Sacconaghi: Apple’s stock price reflects ‘fantastically pessimistic assumptions’
Bernstein’s top Apple analyst joins the chorus questioning the stock’s dismal valuation
Last week, Morgan Stanley’s Katy Huberty noted that Apple’s (AAPL) current stock price suggests that the market is expecting the company’s earnings to grow minus 2% in perpetuity. (See here.)
In the first of a two-part series, Bernstein’s Toni Sacconaghi on Monday drilled a little deeper into that -2% growth rate and found a series of what he calls “fantastically pessimistic assumptions.” Keying in on the iPhone, Apple’s single largest source of revenue, he wrote that for the company to grow -2% after 2012, either…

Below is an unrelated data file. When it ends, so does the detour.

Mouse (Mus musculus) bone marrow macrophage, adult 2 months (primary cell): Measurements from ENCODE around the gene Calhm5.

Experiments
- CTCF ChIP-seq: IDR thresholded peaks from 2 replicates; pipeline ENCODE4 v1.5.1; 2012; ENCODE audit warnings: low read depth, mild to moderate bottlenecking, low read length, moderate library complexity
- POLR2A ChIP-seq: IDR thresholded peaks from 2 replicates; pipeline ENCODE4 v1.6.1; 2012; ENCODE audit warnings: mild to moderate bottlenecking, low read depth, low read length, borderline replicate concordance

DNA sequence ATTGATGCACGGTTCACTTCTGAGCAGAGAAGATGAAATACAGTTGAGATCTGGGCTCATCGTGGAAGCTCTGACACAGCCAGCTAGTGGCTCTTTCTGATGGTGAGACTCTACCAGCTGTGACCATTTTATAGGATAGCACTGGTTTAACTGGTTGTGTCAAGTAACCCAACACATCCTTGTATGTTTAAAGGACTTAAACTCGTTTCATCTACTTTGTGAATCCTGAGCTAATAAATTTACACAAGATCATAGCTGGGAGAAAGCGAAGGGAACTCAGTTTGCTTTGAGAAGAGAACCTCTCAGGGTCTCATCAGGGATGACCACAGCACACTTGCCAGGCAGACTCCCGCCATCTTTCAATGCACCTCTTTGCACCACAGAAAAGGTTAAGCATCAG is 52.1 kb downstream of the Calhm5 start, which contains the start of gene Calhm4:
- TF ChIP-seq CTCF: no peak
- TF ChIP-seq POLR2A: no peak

- The iPhone would have to lose three-quarters of its market share over the next three years, with sales falling from an estimated 116 million units in 2012 to 45 million in 2015
- Or Apple’s gross margins would have to drop more than 1,000 basis points, from an estimated 41.3% in 2012 to 30.9% in 2015, while gross margins on the iPhone fell 2,000 basis points
“What makes Apple’s valuation truly astonishing to us,” Sacconaghi writes, “is that the iPhone and iPad — which together drove 87% of its revenue growth and an estimated 91% of its profit growth last year — are exposed to secular tailwinds.”
In other words, the company is growing like gangbusters, not shrinking like its current P/E ratio would imply.